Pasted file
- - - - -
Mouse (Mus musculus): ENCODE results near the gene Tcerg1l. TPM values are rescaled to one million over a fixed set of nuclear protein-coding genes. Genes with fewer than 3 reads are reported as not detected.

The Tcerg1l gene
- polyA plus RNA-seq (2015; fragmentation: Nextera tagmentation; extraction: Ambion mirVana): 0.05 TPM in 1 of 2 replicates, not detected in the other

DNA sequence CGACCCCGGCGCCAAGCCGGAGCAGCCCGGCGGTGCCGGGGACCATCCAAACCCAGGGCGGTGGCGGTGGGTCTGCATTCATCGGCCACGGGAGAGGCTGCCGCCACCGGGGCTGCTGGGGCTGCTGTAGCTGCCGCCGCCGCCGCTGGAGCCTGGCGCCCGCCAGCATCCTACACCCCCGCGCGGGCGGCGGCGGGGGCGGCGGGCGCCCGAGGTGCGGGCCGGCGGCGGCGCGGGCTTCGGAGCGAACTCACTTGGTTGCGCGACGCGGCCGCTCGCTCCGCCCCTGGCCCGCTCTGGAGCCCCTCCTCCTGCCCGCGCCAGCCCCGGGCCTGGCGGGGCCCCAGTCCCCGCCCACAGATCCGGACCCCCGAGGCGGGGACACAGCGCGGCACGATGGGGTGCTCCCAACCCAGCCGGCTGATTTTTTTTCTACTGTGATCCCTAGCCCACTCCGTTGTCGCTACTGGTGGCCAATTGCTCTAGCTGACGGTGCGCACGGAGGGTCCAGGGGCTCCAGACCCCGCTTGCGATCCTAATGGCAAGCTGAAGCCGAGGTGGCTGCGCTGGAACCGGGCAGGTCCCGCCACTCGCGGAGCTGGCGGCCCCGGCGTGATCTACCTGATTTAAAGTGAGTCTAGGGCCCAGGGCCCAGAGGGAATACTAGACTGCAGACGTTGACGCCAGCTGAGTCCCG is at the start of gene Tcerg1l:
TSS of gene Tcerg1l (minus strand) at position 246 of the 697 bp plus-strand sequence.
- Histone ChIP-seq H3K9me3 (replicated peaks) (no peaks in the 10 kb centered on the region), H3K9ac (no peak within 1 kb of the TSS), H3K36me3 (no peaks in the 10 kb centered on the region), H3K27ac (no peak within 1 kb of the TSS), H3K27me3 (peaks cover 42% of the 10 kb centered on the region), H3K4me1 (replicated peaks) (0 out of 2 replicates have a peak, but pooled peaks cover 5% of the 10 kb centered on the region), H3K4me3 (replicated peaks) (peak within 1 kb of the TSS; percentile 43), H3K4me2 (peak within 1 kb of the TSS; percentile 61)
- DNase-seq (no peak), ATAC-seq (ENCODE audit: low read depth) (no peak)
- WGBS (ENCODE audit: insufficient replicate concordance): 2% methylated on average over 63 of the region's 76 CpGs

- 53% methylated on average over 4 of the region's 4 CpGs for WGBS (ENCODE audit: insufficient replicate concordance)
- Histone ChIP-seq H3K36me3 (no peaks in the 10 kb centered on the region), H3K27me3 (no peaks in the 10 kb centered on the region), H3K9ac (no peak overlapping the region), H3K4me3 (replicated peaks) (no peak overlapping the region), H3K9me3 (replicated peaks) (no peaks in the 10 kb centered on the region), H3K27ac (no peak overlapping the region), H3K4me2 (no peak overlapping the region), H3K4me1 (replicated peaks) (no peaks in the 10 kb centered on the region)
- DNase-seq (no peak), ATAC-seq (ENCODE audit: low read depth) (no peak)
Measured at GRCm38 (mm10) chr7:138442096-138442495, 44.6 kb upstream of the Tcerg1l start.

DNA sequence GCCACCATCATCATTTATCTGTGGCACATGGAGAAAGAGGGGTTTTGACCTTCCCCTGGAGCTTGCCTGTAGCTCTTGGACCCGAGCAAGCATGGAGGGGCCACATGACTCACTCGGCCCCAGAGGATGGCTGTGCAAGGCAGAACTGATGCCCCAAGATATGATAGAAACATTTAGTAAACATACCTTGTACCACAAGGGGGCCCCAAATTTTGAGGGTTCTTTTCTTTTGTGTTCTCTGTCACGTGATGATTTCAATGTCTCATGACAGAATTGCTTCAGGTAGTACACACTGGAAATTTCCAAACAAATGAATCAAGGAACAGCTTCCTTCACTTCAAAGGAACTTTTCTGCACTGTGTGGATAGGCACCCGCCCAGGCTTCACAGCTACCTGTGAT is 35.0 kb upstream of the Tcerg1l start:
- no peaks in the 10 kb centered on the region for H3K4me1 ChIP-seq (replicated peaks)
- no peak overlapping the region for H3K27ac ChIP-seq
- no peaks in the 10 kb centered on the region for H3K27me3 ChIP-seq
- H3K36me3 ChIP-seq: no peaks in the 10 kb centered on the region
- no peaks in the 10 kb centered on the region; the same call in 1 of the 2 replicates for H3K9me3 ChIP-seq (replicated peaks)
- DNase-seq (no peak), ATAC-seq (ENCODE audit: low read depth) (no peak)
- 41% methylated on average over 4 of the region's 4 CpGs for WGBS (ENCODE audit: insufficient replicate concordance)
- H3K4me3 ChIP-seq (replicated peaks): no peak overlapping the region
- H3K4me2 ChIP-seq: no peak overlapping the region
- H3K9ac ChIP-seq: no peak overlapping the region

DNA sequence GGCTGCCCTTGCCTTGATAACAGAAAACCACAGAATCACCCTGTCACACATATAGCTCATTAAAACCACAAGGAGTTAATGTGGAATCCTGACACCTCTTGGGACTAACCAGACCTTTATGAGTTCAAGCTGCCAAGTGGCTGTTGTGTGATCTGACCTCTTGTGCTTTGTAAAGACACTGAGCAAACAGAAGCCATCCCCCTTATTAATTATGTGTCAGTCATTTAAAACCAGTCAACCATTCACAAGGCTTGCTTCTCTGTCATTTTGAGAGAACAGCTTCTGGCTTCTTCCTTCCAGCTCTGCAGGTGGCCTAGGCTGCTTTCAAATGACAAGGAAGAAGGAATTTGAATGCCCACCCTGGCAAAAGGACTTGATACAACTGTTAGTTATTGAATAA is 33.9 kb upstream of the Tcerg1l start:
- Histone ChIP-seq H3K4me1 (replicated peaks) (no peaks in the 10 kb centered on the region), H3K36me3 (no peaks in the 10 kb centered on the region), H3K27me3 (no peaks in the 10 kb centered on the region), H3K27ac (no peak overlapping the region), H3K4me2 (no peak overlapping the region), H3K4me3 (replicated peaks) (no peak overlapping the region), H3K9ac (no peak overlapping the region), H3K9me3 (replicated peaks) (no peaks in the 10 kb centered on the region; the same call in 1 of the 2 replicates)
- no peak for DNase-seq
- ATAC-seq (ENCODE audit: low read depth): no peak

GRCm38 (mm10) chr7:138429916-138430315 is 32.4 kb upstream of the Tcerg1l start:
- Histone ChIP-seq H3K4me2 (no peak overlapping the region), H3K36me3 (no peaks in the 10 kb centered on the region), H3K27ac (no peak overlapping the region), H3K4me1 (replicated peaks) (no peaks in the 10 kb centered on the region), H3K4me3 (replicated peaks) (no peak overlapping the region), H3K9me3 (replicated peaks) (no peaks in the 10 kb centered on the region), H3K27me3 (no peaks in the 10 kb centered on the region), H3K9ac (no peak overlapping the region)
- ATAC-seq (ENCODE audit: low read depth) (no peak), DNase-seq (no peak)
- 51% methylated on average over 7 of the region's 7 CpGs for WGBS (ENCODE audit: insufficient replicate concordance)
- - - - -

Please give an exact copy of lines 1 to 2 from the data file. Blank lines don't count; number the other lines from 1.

Mouse (Mus musculus): ENCODE results near the gene Tcerg1l. TPM values are rescaled to one million over a fixed set of nuclear protein-coding genes. Genes with fewer than 3 reads are reported as not detected.

The Tcerg1l gene